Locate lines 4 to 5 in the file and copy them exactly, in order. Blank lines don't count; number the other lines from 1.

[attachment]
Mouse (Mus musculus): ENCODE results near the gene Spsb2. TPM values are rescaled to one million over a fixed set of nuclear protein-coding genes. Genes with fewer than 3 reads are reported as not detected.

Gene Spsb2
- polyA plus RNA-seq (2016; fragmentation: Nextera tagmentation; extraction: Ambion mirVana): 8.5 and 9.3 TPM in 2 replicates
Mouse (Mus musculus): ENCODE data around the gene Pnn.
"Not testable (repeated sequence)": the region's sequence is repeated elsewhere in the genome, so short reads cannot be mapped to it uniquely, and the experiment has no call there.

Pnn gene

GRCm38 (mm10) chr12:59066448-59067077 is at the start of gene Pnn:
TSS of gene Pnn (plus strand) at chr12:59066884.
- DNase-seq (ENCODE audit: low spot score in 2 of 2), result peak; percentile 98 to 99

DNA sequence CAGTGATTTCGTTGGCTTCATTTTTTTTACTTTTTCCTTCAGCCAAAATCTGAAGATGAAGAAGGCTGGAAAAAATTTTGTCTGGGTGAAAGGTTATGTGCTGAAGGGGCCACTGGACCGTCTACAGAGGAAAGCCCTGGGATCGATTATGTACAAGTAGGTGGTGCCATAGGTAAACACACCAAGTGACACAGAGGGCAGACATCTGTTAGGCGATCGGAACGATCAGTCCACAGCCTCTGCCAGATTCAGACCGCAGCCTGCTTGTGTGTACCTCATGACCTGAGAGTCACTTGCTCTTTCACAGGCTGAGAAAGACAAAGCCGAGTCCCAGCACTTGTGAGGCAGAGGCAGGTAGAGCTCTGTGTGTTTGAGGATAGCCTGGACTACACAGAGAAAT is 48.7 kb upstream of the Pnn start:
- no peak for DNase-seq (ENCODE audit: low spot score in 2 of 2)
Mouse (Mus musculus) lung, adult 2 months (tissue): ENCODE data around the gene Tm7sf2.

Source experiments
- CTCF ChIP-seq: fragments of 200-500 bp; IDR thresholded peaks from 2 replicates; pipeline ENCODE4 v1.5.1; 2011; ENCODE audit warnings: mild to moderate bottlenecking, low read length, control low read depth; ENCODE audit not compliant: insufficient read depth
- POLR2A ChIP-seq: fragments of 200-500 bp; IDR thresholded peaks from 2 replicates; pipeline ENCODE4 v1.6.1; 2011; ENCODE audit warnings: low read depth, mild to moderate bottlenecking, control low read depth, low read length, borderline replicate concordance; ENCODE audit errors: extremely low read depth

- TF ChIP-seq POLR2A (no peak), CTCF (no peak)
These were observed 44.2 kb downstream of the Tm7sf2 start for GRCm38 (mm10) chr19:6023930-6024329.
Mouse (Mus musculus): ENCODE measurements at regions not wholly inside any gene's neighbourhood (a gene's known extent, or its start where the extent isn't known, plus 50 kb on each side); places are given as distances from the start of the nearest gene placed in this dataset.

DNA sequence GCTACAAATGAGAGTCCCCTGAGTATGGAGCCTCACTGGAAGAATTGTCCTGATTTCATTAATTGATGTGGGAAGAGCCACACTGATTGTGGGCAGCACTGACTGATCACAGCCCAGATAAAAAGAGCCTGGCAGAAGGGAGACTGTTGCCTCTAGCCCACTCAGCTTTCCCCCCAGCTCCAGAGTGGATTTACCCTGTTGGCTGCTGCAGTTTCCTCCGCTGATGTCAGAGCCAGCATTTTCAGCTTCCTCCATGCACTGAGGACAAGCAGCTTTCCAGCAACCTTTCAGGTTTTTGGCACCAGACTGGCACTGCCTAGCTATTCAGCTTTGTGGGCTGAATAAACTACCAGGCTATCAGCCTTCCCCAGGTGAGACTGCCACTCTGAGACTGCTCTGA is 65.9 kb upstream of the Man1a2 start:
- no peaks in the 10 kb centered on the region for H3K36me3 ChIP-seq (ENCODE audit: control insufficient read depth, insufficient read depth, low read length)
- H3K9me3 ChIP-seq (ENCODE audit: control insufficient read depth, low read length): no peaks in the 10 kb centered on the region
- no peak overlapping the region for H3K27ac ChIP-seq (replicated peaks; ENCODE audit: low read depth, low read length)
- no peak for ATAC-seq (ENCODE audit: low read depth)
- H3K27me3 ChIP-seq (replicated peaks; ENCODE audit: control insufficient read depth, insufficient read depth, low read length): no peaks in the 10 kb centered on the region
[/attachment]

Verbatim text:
Mouse (Mus musculus): ENCODE data around the gene Pnn.
"Not testable (repeated sequence)": the region's sequence is repeated elsewhere in the genome, so short reads cannot be mapped to it uniquely, and the experiment has no call there.